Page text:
D(xn-2, xn-1, xm) ≤ kD (xn-3, xn-2, xm-3) + k                                                                                                      (3.4)

Hence from (3.2), (3.3), (3.4) we get by induction on m –

D(xn, xn+1, xm-2) ≤ kD(xn-1, xn, xm-1) + k

≤ k2D(xn-2, xn-1, xm-2) + (k2 + k)

≤ k3D(xn-3, xn-2, xm-3) + (k3 + k2 + k)

:           :

:           :

≤ knD(x0, x1, xm-n) + (kn +… +k3 + k2 + k)

Thus;

D(xn, xn+1, xm-2) ≤ knD(x0, x1, xm-n) +

= knD(x0, x1, xm-n) + kn

= kn k + kn k’

= kn (k + k’)

Where; k = D(x0, x1, xm-n) > 0 and

k =  > 0

Are D-bounds of X. By Lemma it follows that (xn) is a D-Cauchy sequence. Since X is complete there exists x  X such that

Since T is continuous, we get

x =

= T  = Tx

Which shows that x is the fixed point of T.

REFERENCES

1. Dhage B.C.: A study for some fixed point theorems, Ph.D. thesis, Marathwada University, Aurangabad India (1984).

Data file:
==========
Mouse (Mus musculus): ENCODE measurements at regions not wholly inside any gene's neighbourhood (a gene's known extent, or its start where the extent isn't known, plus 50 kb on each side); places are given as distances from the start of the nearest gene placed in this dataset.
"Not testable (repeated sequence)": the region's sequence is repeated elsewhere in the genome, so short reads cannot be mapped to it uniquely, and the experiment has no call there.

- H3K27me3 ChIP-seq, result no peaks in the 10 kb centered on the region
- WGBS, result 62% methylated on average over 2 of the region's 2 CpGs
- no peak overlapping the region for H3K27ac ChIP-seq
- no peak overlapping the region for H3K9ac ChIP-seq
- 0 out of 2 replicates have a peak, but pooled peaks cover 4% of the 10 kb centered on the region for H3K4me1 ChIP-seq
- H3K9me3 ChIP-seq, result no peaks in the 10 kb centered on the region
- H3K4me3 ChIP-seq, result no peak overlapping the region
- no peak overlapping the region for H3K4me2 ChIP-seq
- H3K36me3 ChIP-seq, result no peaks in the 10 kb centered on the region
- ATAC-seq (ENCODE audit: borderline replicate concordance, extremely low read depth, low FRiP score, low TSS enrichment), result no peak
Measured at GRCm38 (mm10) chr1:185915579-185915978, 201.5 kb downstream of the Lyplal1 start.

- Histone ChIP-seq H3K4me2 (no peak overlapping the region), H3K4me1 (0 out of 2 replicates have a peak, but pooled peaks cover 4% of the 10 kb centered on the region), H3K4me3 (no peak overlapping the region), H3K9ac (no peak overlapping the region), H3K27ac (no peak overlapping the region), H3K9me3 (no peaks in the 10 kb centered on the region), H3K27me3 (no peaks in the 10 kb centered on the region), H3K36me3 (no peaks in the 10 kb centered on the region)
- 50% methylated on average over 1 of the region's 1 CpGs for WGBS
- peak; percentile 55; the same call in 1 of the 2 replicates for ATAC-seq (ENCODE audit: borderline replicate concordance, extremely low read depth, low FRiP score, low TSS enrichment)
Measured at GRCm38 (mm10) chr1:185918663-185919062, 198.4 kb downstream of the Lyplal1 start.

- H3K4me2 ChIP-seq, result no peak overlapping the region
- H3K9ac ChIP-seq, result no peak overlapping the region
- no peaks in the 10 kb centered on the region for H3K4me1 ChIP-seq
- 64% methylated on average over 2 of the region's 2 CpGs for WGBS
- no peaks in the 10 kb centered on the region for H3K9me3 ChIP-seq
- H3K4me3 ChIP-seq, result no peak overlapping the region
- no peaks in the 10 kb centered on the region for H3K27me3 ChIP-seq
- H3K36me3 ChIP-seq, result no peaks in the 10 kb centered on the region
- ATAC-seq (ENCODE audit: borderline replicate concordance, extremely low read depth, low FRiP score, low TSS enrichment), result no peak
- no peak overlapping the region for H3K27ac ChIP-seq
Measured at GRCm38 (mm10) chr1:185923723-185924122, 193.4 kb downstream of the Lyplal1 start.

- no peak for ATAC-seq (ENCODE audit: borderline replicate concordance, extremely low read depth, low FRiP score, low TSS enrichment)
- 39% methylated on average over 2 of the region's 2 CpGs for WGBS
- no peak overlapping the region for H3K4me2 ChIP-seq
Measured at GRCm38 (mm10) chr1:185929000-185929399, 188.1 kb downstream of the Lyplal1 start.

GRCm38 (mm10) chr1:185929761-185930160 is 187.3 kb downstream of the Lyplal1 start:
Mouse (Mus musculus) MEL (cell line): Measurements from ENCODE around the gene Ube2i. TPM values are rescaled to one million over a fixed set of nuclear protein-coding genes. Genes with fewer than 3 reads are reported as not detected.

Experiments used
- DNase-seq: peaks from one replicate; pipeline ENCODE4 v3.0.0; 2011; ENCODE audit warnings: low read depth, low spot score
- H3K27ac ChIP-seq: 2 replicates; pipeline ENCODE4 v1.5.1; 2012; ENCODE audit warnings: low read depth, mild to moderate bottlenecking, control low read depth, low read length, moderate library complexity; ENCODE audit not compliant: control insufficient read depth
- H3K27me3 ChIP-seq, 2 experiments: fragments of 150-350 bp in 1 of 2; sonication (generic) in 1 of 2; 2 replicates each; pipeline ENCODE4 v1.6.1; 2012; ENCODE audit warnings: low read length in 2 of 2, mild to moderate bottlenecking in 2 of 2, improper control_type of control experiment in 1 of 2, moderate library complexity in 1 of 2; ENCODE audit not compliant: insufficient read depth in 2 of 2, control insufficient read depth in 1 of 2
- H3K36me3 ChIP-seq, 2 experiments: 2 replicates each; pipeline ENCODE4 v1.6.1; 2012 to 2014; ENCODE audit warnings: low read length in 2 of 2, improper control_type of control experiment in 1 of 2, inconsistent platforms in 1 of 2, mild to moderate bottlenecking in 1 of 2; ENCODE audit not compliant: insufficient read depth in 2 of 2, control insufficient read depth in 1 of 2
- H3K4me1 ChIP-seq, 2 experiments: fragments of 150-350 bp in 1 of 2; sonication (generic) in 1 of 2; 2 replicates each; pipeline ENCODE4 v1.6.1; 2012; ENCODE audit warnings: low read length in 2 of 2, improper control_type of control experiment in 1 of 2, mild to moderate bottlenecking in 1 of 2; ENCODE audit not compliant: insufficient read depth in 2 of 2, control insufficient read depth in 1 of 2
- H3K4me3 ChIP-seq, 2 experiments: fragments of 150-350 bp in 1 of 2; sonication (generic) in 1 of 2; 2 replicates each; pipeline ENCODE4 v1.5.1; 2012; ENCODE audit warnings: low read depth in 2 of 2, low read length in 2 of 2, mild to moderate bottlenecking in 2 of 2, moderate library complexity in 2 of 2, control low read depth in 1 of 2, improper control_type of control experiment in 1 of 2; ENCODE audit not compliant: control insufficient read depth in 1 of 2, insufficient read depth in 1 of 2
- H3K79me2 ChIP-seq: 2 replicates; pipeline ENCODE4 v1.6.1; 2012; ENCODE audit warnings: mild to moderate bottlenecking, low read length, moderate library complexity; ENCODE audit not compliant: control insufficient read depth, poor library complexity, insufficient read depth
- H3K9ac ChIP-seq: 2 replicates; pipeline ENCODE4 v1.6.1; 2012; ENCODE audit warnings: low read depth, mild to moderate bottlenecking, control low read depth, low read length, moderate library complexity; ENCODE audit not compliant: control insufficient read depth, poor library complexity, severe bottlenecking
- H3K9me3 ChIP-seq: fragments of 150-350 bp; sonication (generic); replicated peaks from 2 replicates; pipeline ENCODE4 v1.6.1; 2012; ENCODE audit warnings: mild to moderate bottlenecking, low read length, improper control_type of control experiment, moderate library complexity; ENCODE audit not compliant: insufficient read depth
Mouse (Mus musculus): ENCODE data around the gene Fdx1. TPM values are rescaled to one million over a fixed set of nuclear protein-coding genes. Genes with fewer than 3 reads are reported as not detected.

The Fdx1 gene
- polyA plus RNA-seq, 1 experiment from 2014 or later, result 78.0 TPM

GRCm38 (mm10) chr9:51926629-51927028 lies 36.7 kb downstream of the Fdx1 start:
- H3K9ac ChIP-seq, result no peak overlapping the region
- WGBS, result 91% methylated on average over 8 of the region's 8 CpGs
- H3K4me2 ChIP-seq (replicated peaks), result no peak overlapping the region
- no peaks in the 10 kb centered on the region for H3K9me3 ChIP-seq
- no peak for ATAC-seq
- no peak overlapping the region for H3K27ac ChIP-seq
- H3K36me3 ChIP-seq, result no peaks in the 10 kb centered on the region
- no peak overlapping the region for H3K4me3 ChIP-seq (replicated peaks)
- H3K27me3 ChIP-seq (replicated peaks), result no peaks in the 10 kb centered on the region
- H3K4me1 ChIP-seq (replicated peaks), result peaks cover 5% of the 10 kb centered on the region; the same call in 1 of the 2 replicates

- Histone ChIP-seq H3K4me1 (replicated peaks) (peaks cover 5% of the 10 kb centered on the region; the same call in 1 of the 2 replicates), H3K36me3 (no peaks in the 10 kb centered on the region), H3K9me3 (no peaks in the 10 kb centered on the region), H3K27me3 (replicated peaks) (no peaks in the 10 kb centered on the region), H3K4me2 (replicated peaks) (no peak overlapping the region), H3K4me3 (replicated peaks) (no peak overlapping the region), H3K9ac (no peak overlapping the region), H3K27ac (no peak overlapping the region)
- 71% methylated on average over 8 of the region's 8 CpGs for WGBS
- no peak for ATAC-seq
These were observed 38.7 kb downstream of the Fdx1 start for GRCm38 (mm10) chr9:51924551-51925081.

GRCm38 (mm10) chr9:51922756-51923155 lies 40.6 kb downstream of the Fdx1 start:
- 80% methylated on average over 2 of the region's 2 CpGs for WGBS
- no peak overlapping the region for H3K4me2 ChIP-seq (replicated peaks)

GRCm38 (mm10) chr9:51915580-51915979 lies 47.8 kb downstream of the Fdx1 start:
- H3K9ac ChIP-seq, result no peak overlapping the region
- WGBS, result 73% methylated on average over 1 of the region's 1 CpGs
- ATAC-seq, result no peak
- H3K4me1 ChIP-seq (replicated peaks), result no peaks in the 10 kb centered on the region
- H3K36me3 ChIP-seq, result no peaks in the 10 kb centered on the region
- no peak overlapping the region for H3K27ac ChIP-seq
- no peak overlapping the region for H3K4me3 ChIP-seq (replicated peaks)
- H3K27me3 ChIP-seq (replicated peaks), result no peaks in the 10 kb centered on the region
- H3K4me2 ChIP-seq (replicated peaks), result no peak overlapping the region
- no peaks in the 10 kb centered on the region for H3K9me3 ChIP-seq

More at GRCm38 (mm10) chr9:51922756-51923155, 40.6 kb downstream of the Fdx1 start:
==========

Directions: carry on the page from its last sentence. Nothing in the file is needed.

2. Dhage B.C.: Generalized metric spaces and mappings with fixed points. Bull Calcutta, Math. Soc. 84(4) (1992) Page No.329-336.
3. Dhage B.C.: Some topics in D-metric spaces and fixed point theory.
4. Dhage B.C.: Generalized metric spaces and topological structure I, Anale le. Stint, university, A1. L-cuza, Iasi, 44 (1998).
5. Dhage B.C. A.M. Pathan and B.E.Rhoads, A general existence Principle for fixed theorems in D-Metric Spaces. Internal J. Math and Math. Sci. Vol. 23.7 (2000), Page No. 441-448.
6. B.C. Dhage and B.E. Rhoades, A comparison of two contraction principles. Math Sci.Res. Hot line 3 (1999) Page No.49-53.
7. S.Nadler, Multi-valued contraction mappings, Pac. Jr. of Math. Vol.20, vol.27(1) (1968) Page No.192-194.
8. Dhage B.C.: on two basic contraction mapping principles in D-metric spaces. The East Asian Math community (1998)